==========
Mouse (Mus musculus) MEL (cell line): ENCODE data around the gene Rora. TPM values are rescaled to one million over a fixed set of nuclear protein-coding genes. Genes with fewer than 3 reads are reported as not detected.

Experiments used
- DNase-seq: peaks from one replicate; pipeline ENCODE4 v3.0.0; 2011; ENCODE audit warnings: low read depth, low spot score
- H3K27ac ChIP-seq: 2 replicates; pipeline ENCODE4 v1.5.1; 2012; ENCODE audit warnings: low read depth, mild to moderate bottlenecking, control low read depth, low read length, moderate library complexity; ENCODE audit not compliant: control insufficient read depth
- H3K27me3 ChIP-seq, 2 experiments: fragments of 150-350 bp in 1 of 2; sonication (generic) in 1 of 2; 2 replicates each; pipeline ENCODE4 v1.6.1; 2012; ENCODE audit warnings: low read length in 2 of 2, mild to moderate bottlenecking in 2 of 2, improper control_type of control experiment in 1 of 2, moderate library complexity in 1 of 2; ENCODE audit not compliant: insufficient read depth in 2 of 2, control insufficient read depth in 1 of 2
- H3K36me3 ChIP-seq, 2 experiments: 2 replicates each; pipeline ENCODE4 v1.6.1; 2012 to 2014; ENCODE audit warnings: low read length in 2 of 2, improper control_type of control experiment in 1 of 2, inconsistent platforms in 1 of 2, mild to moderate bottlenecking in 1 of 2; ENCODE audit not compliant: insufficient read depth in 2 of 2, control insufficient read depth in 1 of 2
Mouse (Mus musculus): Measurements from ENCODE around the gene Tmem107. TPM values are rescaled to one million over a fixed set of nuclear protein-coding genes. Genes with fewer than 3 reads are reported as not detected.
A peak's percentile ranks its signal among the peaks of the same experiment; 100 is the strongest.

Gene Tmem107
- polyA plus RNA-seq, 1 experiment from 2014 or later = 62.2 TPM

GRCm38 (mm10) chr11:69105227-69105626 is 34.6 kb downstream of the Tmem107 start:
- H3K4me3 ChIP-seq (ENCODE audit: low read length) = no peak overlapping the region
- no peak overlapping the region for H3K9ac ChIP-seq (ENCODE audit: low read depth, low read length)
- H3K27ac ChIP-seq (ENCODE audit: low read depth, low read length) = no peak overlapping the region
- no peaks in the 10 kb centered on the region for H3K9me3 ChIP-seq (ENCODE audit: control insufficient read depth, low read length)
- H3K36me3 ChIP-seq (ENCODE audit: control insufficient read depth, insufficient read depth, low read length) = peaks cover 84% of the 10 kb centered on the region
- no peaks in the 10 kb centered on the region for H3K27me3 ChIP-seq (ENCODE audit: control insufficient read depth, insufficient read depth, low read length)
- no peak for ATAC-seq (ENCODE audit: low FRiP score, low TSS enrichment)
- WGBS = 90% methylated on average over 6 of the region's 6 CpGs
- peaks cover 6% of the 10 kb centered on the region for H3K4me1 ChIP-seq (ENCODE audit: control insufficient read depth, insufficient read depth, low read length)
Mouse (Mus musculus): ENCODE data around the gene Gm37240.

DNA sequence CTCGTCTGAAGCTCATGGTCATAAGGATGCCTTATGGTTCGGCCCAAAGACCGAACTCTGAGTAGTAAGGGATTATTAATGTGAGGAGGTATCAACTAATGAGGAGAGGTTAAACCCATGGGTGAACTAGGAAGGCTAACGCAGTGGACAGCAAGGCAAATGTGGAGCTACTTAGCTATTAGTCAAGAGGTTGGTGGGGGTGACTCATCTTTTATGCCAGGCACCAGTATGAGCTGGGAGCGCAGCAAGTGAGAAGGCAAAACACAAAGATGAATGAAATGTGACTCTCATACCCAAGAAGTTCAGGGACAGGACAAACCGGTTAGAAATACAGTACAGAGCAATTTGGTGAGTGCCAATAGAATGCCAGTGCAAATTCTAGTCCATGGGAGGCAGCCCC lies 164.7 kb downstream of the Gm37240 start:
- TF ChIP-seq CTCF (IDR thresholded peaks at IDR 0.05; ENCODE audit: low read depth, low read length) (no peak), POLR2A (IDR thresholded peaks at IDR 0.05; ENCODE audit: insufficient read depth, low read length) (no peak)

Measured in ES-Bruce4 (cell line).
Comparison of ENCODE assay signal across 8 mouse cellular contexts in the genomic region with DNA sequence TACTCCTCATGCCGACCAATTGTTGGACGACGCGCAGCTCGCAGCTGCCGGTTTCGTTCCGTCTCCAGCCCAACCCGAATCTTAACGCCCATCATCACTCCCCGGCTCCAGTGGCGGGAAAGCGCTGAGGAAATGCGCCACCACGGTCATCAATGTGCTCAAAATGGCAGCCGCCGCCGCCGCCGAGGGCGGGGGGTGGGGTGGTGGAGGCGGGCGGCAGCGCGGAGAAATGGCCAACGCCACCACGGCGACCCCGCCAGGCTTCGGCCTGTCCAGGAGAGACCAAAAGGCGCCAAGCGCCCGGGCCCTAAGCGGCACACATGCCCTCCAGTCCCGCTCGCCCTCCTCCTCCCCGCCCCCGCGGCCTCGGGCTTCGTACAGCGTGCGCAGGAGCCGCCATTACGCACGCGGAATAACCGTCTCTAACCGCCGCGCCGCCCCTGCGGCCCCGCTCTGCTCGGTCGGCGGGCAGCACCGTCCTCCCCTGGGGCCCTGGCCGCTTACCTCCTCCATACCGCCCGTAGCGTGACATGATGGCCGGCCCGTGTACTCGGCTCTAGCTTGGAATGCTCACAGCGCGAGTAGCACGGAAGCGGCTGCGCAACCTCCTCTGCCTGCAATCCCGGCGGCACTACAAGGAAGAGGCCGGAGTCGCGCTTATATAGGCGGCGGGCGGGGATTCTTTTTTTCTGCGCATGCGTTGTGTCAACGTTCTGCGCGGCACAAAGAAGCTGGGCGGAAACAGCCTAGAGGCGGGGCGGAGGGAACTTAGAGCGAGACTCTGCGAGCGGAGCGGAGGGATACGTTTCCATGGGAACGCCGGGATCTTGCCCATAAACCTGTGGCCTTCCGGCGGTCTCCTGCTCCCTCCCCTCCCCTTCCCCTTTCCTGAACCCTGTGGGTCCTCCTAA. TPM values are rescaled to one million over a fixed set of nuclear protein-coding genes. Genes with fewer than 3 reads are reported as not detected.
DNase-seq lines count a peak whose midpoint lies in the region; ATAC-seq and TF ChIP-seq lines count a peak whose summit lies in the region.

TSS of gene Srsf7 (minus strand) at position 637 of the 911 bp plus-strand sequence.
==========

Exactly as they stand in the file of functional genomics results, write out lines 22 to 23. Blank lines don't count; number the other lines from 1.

DNA sequence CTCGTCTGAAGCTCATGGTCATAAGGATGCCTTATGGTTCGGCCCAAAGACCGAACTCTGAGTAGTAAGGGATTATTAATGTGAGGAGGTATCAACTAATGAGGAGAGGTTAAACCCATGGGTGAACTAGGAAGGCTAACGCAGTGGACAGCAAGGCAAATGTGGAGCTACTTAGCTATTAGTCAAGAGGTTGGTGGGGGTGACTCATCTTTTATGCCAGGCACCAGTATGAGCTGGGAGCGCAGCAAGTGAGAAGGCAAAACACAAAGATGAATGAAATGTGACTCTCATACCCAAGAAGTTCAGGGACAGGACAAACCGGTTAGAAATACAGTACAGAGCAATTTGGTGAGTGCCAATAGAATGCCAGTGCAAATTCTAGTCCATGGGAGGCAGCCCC lies 164.7 kb downstream of the Gm37240 start:
- TF ChIP-seq CTCF (IDR thresholded peaks at IDR 0.05; ENCODE audit: low read depth, low read length) (no peak), POLR2A (IDR thresholded peaks at IDR 0.05; ENCODE audit: insufficient read depth, low read length) (no peak)